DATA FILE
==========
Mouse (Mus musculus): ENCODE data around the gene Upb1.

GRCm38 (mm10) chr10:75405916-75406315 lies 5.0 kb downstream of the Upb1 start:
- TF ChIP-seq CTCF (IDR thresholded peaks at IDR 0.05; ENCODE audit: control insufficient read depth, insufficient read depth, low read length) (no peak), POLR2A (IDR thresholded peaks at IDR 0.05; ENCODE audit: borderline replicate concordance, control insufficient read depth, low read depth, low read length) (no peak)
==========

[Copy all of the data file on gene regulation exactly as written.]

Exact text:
Mouse (Mus musculus): ENCODE data around the gene Upb1.

GRCm38 (mm10) chr10:75405916-75406315 lies 5.0 kb downstream of the Upb1 start:
- TF ChIP-seq CTCF (IDR thresholded peaks at IDR 0.05; ENCODE audit: control insufficient read depth, insufficient read depth, low read length) (no peak), POLR2A (IDR thresholded peaks at IDR 0.05; ENCODE audit: borderline replicate concordance, control insufficient read depth, low read depth, low read length) (no peak)